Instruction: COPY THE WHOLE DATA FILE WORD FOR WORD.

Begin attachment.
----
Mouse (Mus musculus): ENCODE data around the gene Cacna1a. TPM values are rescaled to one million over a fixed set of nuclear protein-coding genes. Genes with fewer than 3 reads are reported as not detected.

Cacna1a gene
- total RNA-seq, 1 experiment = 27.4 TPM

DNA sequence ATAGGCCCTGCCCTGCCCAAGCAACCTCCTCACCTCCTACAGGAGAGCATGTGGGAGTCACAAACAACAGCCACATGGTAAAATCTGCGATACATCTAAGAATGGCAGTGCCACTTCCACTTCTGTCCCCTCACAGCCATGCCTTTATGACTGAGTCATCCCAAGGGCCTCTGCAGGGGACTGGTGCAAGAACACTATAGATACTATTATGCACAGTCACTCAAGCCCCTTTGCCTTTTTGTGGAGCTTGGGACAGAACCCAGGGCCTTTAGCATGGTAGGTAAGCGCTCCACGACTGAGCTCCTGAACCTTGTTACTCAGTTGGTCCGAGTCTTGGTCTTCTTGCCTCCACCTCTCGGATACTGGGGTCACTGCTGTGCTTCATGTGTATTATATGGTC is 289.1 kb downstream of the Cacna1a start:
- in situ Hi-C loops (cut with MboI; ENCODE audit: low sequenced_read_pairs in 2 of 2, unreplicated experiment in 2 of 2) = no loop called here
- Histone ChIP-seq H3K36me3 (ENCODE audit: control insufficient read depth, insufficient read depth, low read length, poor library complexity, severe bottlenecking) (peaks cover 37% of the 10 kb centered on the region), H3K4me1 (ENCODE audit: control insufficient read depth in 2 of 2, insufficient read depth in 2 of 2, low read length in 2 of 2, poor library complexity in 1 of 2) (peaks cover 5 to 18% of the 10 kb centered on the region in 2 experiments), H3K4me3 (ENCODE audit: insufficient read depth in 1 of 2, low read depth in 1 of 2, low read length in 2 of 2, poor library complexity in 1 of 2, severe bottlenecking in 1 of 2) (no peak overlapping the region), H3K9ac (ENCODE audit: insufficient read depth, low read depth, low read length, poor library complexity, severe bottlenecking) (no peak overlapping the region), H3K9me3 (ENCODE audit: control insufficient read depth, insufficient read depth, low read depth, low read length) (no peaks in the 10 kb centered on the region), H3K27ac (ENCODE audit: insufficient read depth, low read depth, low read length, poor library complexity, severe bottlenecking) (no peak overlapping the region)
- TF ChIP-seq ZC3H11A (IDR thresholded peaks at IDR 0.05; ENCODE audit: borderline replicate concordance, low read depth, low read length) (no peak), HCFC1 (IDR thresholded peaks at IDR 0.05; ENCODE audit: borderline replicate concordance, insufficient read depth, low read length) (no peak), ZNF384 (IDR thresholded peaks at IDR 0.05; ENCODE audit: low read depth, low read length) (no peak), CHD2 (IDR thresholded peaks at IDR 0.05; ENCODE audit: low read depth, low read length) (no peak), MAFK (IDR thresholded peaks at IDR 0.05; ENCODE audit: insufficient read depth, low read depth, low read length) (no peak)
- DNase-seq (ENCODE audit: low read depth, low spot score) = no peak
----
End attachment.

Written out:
Mouse (Mus musculus): ENCODE data around the gene Cacna1a. TPM values are rescaled to one million over a fixed set of nuclear protein-coding genes. Genes with fewer than 3 reads are reported as not detected.

Cacna1a gene
- total RNA-seq, 1 experiment = 27.4 TPM

DNA sequence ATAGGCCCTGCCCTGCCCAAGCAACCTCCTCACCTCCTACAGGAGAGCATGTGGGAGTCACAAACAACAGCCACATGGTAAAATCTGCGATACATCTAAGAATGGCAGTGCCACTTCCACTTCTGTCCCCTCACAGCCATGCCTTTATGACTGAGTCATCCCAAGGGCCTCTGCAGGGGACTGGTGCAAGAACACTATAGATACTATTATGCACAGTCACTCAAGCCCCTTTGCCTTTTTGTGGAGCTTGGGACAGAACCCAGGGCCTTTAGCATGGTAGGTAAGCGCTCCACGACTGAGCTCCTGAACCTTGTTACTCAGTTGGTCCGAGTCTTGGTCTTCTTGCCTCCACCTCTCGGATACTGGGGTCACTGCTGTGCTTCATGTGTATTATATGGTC is 289.1 kb downstream of the Cacna1a start:
- in situ Hi-C loops (cut with MboI; ENCODE audit: low sequenced_read_pairs in 2 of 2, unreplicated experiment in 2 of 2) = no loop called here
- Histone ChIP-seq H3K36me3 (ENCODE audit: control insufficient read depth, insufficient read depth, low read length, poor library complexity, severe bottlenecking) (peaks cover 37% of the 10 kb centered on the region), H3K4me1 (ENCODE audit: control insufficient read depth in 2 of 2, insufficient read depth in 2 of 2, low read length in 2 of 2, poor library complexity in 1 of 2) (peaks cover 5 to 18% of the 10 kb centered on the region in 2 experiments), H3K4me3 (ENCODE audit: insufficient read depth in 1 of 2, low read depth in 1 of 2, low read length in 2 of 2, poor library complexity in 1 of 2, severe bottlenecking in 1 of 2) (no peak overlapping the region), H3K9ac (ENCODE audit: insufficient read depth, low read depth, low read length, poor library complexity, severe bottlenecking) (no peak overlapping the region), H3K9me3 (ENCODE audit: control insufficient read depth, insufficient read depth, low read depth, low read length) (no peaks in the 10 kb centered on the region), H3K27ac (ENCODE audit: insufficient read depth, low read depth, low read length, poor library complexity, severe bottlenecking) (no peak overlapping the region)
- TF ChIP-seq ZC3H11A (IDR thresholded peaks at IDR 0.05; ENCODE audit: borderline replicate concordance, low read depth, low read length) (no peak), HCFC1 (IDR thresholded peaks at IDR 0.05; ENCODE audit: borderline replicate concordance, insufficient read depth, low read length) (no peak), ZNF384 (IDR thresholded peaks at IDR 0.05; ENCODE audit: low read depth, low read length) (no peak), CHD2 (IDR thresholded peaks at IDR 0.05; ENCODE audit: low read depth, low read length) (no peak), MAFK (IDR thresholded peaks at IDR 0.05; ENCODE audit: insufficient read depth, low read depth, low read length) (no peak)
- DNase-seq (ENCODE audit: low read depth, low spot score) = no peak